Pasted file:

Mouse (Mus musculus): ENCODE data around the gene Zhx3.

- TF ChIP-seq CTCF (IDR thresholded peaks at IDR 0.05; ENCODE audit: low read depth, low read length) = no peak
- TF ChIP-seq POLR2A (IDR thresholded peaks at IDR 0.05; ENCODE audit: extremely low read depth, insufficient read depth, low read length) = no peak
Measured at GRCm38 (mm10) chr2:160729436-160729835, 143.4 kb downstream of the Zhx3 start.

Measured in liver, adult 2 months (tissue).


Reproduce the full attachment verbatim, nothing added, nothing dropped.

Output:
Mouse (Mus musculus): ENCODE data around the gene Zhx3.

- TF ChIP-seq CTCF (IDR thresholded peaks at IDR 0.05; ENCODE audit: low read depth, low read length) = no peak
- TF ChIP-seq POLR2A (IDR thresholded peaks at IDR 0.05; ENCODE audit: extremely low read depth, insufficient read depth, low read length) = no peak
Measured at GRCm38 (mm10) chr2:160729436-160729835, 143.4 kb downstream of the Zhx3 start.

Measured in liver, adult 2 months (tissue).